Operators of certain Airbus A321 converted freighters are being instructed to implement a tighter inspection regime for potential fatigue cracks in the centre wing-box rear lower spar area.
It follows new stress calculations for the centre wing-box and other structures during the certification programme of the new long-range A321XLR.
The European Union Aviation Safety Agency states that the results of analysis have “highlighted high fatigue stress” in specific areas, in the region of fuselage frame 42.
EASA says cracks could appear under the current inspection regime, potentially affecting the structural integrity of the fuselage.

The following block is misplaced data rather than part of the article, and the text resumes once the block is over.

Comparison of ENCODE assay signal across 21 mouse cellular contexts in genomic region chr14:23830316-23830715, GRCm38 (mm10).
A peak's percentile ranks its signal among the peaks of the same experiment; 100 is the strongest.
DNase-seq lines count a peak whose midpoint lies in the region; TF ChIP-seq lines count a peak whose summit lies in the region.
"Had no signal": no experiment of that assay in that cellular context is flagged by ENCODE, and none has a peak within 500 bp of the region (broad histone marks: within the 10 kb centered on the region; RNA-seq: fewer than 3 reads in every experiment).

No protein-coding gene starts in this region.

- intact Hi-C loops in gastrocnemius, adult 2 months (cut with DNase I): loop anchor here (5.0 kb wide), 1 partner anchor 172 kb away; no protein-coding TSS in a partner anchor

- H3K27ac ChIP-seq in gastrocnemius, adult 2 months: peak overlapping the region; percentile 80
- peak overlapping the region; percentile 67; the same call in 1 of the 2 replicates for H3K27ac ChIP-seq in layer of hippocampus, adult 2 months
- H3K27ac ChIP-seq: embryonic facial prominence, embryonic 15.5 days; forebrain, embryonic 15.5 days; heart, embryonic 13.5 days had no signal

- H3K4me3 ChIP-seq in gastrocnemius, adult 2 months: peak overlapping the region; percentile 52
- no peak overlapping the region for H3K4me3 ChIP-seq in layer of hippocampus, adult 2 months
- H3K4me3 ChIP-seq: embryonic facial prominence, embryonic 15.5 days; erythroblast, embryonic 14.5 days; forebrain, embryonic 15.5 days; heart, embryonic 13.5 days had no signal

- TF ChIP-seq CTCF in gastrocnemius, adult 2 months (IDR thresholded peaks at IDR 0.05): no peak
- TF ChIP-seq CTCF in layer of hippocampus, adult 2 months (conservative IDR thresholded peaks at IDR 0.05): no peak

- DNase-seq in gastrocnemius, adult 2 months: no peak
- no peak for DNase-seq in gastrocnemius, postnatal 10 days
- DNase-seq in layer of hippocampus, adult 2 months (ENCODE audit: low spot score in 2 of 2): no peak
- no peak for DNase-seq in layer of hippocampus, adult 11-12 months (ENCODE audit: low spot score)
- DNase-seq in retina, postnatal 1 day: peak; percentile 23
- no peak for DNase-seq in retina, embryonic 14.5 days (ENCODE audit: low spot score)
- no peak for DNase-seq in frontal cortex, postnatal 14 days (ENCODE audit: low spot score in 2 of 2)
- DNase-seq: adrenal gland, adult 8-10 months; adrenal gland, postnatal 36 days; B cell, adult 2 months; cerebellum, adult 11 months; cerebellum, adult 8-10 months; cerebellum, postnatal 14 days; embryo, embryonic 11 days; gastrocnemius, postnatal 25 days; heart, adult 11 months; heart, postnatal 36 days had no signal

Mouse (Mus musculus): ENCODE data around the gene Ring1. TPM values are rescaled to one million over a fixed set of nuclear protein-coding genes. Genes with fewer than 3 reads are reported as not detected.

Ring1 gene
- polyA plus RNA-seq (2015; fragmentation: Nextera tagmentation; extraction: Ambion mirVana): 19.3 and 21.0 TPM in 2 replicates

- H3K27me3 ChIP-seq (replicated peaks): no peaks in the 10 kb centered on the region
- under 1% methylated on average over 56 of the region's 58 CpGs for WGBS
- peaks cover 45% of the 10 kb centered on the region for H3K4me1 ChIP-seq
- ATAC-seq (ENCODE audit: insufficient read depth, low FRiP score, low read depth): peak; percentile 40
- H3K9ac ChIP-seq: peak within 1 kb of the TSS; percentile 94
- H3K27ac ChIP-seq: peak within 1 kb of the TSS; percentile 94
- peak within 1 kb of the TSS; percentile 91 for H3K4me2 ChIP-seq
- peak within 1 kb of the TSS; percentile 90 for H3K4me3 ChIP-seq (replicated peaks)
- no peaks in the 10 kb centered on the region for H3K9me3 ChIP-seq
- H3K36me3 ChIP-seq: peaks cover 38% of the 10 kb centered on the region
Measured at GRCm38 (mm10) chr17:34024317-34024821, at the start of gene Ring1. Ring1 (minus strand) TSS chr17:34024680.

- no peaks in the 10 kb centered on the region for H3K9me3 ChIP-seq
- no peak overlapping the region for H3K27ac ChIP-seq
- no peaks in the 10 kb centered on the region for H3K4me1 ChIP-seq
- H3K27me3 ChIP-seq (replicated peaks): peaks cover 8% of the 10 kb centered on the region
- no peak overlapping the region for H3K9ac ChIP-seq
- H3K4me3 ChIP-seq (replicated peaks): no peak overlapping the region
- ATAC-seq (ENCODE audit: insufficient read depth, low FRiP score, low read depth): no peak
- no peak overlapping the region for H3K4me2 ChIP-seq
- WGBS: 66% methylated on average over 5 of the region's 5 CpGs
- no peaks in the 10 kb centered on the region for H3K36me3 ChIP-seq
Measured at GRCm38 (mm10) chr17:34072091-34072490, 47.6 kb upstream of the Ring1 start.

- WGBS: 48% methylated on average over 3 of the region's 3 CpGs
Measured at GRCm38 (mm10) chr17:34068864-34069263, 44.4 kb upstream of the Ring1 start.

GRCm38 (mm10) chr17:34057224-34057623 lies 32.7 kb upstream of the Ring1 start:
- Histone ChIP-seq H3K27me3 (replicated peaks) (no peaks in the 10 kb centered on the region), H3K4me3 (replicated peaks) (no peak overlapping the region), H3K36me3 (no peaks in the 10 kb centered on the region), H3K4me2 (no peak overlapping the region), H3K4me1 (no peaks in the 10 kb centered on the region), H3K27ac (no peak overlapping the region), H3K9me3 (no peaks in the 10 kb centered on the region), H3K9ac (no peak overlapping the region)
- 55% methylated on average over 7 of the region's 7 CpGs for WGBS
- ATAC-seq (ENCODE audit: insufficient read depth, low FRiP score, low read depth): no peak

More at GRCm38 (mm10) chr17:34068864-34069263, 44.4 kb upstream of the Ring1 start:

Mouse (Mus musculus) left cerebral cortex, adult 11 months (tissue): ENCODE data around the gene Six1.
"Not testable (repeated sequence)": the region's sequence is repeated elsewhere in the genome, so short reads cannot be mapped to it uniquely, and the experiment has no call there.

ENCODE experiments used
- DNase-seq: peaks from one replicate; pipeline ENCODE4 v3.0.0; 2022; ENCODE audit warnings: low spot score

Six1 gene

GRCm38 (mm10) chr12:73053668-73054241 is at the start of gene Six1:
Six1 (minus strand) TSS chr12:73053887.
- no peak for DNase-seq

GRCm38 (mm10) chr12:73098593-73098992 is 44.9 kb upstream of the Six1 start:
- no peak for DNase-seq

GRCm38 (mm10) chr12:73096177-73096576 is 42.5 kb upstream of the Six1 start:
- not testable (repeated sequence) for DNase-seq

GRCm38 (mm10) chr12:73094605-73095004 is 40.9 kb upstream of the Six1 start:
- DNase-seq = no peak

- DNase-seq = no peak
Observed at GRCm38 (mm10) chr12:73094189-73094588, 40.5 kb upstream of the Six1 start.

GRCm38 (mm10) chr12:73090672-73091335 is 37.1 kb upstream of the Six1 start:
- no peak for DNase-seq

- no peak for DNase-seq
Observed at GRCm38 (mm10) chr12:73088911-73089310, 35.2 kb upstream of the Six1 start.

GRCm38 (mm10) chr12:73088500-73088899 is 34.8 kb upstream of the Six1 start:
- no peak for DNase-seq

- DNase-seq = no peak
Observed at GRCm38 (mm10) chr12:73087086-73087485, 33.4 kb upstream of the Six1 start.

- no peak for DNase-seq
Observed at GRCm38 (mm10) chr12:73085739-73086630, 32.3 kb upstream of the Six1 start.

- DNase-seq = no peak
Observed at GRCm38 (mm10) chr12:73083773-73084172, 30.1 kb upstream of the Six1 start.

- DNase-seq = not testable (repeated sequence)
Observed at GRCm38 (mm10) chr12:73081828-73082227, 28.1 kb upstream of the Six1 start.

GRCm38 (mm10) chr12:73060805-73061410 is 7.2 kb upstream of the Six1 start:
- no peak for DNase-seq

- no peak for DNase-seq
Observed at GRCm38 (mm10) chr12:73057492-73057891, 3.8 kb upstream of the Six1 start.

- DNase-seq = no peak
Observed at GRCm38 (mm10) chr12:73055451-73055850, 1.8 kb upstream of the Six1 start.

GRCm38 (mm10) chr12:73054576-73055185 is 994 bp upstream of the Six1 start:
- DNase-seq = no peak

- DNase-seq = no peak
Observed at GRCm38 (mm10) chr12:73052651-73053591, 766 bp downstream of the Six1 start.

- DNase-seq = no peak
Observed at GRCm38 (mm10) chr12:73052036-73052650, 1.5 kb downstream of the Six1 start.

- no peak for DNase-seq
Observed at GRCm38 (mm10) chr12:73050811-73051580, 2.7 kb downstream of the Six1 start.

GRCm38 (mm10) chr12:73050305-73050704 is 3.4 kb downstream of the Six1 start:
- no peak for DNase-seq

While it had already ordered additional inspections of conventional A321s in April, EASA states that freighter conversion specialist EFW has assessed the impact of load distributions arising from its cargo modification.
This has led it to conclude that a tighter compliance time is necessary for converted A321s, and EASA has published a formula to calculate a flight-cycle correction to account for the time the aircraft has flown since freighter modification.
The inspection instructions focus on rototest and high-frequency eddy-current methods, and apply to the centre wing-box rear lower spar junction and slanted beam connection with the rear spar.
EASA says that – depending on the flight-cycle calculation – the inspections must take place within three to six months.